Passionate for teaching others, James Frey, a first-year student in the master of arts in business with a specialization in intercollegiate athletics administration (MAIAA) program at the University of Nebraska-Lincoln, enjoys developing people’s best qualities to help them be successful. Frey grew up in Meriden, Connecticut, and majored in physical education at Central Connecticut State University. He planned on becoming a teacher after graduation.
A member of the track and field team at CCSU, Frey competed on four consecutive Northeast Conference Championship teams as a javelin thrower. Despite spending ample time studying, training and competing as a member of the team, he found openings in his schedule to intern with his school's sports marketing department and serve as the president of the Student-Athlete Advisory Committee (SAAC). He also attended monthly meetings with their athletic department's top administrators as a member of the University Athletics Board. These hands-on experiences in collegiate athletics made him rethink his original plan of becoming a physical education teacher and strive to become an athletic administrator.
"Being in the loop in the athletic department meetings opened my eyes to the reasons we were able to win all those championships," said Frey. "I learned about the budget challenges, compliance process and how our administrators worked tirelessly to provide a great experience for student-athletes. I loved competing on the track and field team and winning championships, and wanted to stay involved with student-athletes. At that point, I knew that working in athletic administration was exactly what I wanted to do."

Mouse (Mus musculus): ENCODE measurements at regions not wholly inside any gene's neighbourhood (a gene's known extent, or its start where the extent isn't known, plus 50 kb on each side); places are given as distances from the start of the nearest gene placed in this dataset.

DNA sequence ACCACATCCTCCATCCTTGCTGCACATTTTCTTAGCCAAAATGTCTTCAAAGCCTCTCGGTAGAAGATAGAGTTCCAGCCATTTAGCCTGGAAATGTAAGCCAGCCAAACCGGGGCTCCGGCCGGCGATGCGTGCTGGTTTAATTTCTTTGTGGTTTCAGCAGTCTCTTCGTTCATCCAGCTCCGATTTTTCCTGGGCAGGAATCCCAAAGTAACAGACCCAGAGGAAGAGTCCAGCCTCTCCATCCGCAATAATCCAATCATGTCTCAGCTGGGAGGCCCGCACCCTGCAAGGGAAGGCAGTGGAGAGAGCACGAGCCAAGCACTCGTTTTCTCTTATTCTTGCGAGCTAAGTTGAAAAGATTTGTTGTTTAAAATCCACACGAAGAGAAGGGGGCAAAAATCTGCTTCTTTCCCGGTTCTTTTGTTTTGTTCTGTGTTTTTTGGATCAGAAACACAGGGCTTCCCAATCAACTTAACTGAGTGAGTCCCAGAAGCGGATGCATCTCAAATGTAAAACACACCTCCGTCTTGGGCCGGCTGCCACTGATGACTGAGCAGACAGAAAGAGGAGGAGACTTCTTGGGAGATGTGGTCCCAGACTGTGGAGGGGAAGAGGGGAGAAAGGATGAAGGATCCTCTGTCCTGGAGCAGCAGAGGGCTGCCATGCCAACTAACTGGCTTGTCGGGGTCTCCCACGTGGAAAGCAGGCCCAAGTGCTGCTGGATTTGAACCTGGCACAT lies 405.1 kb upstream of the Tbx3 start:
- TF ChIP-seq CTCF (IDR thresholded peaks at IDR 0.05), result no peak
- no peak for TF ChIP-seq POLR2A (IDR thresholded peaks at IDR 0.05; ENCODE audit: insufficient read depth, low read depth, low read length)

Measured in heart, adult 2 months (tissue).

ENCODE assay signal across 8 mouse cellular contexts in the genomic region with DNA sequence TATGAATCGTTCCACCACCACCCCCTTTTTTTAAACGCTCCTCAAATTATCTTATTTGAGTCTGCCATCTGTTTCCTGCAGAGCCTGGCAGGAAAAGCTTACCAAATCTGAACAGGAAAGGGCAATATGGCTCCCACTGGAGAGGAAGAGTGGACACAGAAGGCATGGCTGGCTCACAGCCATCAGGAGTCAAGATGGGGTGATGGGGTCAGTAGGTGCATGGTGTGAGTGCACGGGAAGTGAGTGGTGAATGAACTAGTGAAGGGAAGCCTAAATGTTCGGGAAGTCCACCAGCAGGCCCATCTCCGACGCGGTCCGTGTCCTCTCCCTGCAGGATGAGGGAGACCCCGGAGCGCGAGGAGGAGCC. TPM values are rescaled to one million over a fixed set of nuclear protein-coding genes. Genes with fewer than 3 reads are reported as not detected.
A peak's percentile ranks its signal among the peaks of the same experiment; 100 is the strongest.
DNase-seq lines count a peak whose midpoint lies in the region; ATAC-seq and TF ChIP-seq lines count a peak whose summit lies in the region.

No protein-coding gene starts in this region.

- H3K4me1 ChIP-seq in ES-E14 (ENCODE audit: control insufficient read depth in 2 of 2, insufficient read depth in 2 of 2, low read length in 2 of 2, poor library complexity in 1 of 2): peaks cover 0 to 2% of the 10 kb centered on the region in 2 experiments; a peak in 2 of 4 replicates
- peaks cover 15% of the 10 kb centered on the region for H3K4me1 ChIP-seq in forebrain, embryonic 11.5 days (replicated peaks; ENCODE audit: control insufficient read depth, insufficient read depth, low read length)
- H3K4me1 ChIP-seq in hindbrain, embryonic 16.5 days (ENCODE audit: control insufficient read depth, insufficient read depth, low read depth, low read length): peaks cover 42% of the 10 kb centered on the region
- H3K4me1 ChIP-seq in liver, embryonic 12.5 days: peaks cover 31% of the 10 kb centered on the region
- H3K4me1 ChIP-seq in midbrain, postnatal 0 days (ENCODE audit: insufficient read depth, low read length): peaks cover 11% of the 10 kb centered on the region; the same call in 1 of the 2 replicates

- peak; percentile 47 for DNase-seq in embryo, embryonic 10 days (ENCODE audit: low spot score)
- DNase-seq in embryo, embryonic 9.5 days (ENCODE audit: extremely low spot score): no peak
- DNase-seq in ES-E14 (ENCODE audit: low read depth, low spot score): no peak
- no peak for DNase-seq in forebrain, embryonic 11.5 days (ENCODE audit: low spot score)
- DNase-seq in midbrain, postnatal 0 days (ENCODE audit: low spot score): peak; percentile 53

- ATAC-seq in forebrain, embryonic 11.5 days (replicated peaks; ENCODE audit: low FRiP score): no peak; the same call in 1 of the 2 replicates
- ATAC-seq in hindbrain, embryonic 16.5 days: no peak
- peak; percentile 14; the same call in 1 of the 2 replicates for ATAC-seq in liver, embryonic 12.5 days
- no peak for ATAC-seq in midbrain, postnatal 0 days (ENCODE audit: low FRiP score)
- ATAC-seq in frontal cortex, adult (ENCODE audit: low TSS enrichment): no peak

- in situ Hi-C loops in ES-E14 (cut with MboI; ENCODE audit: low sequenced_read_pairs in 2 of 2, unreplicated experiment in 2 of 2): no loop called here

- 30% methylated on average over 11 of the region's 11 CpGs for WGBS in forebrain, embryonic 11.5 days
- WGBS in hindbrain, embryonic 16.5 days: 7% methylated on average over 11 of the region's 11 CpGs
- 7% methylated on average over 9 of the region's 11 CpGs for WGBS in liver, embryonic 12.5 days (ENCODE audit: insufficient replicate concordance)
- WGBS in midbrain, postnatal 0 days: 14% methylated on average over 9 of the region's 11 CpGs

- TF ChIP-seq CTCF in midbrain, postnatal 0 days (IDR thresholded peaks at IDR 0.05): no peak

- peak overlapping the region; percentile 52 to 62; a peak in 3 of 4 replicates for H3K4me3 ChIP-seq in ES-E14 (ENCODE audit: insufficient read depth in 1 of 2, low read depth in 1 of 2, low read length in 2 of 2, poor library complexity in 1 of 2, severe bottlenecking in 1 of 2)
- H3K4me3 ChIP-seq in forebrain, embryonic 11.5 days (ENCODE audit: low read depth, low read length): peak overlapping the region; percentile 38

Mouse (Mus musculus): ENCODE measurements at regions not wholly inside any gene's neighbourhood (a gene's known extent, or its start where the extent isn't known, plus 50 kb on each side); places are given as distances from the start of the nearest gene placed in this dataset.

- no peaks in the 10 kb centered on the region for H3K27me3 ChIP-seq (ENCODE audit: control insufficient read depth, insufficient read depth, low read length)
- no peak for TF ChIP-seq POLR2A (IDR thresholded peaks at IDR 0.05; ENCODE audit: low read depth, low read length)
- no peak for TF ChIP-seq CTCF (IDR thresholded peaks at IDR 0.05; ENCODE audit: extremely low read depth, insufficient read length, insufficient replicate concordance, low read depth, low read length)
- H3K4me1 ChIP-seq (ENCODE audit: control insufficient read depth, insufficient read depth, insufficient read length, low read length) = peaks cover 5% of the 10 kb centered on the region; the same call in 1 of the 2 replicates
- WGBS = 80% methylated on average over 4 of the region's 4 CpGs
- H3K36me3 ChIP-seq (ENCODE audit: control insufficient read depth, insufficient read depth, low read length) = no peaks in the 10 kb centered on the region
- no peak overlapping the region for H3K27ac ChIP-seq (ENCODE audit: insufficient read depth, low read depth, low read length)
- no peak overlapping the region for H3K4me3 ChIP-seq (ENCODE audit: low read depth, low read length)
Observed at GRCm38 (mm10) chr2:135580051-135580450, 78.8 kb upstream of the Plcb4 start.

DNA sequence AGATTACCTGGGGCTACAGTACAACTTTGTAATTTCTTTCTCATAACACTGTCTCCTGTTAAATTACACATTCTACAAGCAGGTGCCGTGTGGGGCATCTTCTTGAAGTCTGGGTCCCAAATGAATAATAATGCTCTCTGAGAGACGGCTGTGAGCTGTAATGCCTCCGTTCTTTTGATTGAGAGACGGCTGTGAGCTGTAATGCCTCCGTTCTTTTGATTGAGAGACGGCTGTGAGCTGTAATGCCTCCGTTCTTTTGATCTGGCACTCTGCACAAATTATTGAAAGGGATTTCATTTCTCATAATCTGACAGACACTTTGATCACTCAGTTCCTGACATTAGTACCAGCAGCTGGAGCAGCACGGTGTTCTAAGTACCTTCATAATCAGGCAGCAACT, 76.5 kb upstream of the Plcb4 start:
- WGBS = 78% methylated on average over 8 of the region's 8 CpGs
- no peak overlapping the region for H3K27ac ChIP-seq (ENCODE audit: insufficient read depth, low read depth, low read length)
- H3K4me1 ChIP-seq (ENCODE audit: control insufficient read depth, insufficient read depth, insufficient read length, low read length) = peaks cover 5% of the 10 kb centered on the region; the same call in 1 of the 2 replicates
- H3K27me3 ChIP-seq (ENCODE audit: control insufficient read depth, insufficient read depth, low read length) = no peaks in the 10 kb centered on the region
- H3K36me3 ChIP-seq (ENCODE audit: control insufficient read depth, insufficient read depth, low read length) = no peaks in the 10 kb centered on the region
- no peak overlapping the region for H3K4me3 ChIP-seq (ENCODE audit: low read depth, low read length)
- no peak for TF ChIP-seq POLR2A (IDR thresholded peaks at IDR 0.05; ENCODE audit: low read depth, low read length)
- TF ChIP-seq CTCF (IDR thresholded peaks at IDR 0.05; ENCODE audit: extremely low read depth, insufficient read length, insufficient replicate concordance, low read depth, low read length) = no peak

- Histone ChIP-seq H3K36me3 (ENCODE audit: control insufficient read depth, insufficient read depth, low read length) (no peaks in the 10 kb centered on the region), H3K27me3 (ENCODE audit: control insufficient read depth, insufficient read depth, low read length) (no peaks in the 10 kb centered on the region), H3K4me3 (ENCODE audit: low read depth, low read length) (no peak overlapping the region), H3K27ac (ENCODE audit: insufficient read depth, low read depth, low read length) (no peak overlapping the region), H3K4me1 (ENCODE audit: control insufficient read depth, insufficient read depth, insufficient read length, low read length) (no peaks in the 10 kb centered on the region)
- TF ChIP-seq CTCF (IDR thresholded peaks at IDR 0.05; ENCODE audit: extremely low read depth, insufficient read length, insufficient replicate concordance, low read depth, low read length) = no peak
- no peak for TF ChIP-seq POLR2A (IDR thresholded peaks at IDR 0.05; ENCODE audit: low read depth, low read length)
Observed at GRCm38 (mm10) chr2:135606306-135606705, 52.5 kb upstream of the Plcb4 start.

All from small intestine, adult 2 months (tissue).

During his last two years of college, he met frequently with former CCSU Athletic Director Paul Schlickmann, who saw Frey's passion for chasing a career in collegiate athletics. He had heard about Nebraska's MAIAA program from a colleague and brought it up to Frey as a way to pursue his master's degree and get his foot in the door in athletics.
"I had been looking at a couple graduate programs in the northeast, but one day it just hit me. Nebraska is as good as it gets when it comes to college sports. It's a Big Ten athletic department with a rich history and some of the best traditions of anywhere in the country. This was the program I wanted to be in more than anything so I went all-in to try and make my dreams come true," said Frey.
He worked tirelessly on his résumé, cover letter and personal statement to make sure everything looked perfect when he sent in his application. In early February, Frey was notified that he had been selected as a finalist for the MAIAA program and flew out to Lincoln for an interview. A week after returning to Connecticut he was notified of his selection. He accepted the invitation immediately.
"I am a big family guy, so I had been nervous about moving away from home," he said. "Being able to fly out and see what Nebraska had to offer made me excited about the opportunity I have to grow and continue my career. My athletic director at CCSU told me if I wanted to achieve my goals and make a name for myself in this industry, I would have to venture out of my comfort zone and gain new experiences. I took that to heart, and the great people at Nebraska helped make this one of the best decisions of my life."
Frey is one of 12 first-year students in the fourth cohort of the MAIAA program at Nebraska, which is a joint program between the College of Business and Nebraska Department of Athletics. He works as a graduate assistant in the college’s Center for Sales Excellence. He will be applying for his second-year graduate assistant position in the athletic department in March. He hopes to work in athletic development.
To learn more about the MAIAA program, visit: business.unl.edu/maiaa